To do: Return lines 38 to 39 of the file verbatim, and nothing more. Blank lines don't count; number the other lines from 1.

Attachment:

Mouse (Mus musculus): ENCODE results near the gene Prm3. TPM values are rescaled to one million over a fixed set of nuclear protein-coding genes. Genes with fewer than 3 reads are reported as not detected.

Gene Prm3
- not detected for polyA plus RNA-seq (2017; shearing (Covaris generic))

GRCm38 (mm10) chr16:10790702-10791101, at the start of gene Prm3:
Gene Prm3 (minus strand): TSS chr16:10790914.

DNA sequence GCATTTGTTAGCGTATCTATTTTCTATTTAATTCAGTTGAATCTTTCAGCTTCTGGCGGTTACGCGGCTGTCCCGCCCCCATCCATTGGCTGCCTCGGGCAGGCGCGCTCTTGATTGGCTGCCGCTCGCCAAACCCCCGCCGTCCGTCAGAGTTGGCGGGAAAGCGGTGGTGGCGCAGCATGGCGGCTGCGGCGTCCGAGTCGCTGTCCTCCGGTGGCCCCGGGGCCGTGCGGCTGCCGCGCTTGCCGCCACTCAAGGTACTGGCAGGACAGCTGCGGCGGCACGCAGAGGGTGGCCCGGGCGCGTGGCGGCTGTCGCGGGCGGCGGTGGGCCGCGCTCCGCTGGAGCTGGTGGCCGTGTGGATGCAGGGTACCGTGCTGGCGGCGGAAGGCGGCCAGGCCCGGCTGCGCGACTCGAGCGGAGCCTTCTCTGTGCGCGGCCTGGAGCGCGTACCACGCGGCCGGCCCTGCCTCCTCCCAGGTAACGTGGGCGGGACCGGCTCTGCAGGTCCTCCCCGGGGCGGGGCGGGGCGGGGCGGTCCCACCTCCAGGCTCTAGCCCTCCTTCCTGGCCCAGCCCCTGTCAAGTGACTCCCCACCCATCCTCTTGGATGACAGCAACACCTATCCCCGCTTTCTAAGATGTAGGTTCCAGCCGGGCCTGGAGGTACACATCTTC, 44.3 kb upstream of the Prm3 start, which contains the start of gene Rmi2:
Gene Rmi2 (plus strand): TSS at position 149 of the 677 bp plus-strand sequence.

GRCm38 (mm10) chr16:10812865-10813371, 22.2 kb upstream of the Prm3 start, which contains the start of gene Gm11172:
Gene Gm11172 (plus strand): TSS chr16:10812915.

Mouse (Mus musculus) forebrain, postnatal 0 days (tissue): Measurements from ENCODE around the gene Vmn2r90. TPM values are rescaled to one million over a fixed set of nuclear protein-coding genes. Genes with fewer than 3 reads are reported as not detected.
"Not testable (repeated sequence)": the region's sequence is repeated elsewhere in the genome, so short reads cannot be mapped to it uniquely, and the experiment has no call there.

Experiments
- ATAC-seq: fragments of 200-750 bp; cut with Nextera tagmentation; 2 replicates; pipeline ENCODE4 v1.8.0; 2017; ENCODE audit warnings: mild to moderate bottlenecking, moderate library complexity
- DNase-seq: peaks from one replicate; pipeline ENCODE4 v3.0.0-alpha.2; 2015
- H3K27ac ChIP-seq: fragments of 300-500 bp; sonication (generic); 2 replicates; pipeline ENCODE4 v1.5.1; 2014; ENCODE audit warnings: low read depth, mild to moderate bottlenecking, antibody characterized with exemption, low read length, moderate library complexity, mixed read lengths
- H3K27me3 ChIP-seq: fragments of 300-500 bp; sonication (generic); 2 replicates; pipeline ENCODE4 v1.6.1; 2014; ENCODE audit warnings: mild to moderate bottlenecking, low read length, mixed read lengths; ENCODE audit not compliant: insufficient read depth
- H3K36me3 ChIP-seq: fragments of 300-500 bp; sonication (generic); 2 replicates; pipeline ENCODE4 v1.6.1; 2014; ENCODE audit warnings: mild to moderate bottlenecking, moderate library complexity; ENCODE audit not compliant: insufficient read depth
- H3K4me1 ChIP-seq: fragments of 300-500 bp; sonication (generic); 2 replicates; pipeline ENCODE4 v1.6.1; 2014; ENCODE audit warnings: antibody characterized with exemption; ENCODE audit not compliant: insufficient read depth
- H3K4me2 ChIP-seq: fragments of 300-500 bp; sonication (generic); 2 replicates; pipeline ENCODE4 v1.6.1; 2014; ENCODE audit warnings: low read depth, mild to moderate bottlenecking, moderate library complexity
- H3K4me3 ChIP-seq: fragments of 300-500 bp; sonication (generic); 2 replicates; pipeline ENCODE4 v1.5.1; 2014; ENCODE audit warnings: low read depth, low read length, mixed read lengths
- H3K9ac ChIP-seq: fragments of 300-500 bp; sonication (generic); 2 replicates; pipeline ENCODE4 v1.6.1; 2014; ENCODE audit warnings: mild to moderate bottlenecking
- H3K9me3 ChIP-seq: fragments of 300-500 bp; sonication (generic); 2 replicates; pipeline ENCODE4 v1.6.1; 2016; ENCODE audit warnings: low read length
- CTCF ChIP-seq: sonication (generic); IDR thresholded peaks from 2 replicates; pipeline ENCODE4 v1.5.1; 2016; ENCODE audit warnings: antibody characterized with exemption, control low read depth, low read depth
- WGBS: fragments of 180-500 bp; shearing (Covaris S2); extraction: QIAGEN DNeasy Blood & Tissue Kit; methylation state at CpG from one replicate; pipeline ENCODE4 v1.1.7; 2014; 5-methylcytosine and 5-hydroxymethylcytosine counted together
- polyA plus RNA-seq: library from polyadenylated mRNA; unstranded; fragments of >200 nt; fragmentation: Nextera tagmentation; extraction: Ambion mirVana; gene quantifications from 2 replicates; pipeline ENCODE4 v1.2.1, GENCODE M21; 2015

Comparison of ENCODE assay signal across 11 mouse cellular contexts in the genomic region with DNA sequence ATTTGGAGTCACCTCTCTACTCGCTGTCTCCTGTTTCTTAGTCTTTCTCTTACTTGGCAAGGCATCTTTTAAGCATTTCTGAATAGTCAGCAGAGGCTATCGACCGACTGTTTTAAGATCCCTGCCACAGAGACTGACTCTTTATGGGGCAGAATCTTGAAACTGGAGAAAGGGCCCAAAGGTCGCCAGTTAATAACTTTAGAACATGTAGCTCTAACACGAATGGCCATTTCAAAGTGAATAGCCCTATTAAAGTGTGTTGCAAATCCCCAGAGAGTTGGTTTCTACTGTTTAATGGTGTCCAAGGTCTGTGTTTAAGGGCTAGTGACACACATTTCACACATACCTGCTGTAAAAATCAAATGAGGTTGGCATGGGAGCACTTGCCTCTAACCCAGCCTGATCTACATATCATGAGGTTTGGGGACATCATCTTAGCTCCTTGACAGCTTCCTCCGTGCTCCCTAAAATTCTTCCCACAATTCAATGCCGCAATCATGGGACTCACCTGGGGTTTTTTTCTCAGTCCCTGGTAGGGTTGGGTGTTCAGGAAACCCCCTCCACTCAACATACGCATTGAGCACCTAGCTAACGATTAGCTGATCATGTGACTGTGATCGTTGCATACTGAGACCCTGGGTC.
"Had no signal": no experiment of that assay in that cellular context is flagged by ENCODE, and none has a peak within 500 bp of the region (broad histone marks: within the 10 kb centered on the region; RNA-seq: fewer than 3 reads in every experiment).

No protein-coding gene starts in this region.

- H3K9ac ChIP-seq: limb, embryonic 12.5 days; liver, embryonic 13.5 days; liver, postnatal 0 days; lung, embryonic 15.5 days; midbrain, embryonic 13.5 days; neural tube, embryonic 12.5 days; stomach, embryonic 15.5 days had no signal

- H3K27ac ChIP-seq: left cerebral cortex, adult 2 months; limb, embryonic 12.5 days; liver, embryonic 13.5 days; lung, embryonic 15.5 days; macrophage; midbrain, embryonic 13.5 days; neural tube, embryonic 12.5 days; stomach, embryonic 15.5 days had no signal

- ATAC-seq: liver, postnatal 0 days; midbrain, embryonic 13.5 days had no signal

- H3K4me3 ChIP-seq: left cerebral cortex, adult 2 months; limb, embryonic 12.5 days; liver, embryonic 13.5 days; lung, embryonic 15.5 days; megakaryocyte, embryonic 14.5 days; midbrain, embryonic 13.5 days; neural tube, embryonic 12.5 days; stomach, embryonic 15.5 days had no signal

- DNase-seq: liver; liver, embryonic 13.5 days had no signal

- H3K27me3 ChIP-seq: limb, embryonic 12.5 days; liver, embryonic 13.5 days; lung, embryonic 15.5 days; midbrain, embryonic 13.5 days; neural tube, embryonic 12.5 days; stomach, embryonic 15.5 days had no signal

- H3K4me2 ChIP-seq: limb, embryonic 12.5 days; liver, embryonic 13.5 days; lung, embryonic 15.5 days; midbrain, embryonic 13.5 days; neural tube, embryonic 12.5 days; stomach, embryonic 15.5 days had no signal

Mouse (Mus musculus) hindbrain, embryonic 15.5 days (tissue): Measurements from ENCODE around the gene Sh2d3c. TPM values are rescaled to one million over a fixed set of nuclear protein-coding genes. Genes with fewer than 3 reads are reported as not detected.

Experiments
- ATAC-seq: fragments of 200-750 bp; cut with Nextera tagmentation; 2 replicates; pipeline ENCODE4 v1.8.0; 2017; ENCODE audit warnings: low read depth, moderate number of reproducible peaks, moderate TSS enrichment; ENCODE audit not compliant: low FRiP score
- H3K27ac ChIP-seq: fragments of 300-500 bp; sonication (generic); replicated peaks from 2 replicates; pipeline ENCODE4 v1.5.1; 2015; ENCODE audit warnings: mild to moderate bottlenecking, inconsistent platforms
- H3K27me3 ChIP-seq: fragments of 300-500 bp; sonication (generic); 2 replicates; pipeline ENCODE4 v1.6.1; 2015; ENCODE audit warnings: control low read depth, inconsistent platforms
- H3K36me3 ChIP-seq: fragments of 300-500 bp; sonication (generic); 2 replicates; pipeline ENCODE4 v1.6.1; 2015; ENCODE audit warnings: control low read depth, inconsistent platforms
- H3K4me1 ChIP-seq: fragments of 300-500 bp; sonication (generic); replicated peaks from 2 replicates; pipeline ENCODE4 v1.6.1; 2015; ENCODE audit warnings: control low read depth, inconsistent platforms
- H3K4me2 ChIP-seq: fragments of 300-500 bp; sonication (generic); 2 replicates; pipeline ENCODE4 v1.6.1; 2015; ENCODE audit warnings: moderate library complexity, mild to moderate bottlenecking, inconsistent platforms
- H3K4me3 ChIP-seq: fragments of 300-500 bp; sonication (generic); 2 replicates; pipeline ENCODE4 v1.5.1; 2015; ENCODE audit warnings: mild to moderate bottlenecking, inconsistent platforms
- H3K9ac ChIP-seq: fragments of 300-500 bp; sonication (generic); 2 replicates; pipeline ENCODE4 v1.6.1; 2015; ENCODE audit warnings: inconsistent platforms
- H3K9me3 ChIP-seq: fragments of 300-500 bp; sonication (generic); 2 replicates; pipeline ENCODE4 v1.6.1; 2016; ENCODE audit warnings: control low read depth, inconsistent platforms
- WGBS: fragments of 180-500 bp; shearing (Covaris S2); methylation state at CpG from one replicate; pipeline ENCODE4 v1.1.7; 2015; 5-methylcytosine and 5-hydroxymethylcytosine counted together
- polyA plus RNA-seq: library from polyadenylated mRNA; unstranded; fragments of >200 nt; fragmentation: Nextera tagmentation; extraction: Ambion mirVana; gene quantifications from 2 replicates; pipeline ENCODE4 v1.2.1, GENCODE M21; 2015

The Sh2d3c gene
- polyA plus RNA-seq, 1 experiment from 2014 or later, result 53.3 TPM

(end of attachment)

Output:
- ATAC-seq: fragments of 200-750 bp; cut with Nextera tagmentation; 2 replicates; pipeline ENCODE4 v1.8.0; 2017; ENCODE audit warnings: low read depth, moderate number of reproducible peaks, moderate TSS enrichment; ENCODE audit not compliant: low FRiP score
- H3K27ac ChIP-seq: fragments of 300-500 bp; sonication (generic); replicated peaks from 2 replicates; pipeline ENCODE4 v1.5.1; 2015; ENCODE audit warnings: mild to moderate bottlenecking, inconsistent platforms